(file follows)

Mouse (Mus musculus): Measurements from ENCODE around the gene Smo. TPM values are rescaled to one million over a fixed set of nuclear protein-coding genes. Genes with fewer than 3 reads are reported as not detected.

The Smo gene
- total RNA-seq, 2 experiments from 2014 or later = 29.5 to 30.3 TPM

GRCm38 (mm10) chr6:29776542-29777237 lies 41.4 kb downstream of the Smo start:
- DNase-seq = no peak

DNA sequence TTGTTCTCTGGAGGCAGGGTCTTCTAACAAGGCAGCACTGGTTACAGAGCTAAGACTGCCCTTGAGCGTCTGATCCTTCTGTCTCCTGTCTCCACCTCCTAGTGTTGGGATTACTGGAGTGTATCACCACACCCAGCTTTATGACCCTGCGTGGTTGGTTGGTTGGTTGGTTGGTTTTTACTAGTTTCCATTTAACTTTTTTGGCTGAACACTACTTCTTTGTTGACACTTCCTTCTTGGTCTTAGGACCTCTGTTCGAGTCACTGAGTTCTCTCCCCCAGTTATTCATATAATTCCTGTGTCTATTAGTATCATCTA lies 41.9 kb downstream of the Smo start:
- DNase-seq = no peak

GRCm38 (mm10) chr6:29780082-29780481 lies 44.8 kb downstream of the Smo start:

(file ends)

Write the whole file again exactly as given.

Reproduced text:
Mouse (Mus musculus): Measurements from ENCODE around the gene Smo. TPM values are rescaled to one million over a fixed set of nuclear protein-coding genes. Genes with fewer than 3 reads are reported as not detected.

The Smo gene
- total RNA-seq, 2 experiments from 2014 or later = 29.5 to 30.3 TPM

GRCm38 (mm10) chr6:29776542-29777237 lies 41.4 kb downstream of the Smo start:
- DNase-seq = no peak

DNA sequence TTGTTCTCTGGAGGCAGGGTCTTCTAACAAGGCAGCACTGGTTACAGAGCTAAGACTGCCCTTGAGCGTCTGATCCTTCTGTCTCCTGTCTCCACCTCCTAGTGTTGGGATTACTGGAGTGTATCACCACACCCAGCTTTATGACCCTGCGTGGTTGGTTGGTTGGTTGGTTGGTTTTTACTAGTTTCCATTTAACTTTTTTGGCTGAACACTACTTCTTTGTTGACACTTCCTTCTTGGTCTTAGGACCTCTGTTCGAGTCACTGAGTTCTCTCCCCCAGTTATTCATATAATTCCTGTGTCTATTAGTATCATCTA lies 41.9 kb downstream of the Smo start:
- DNase-seq = no peak

GRCm38 (mm10) chr6:29780082-29780481 lies 44.8 kb downstream of the Smo start: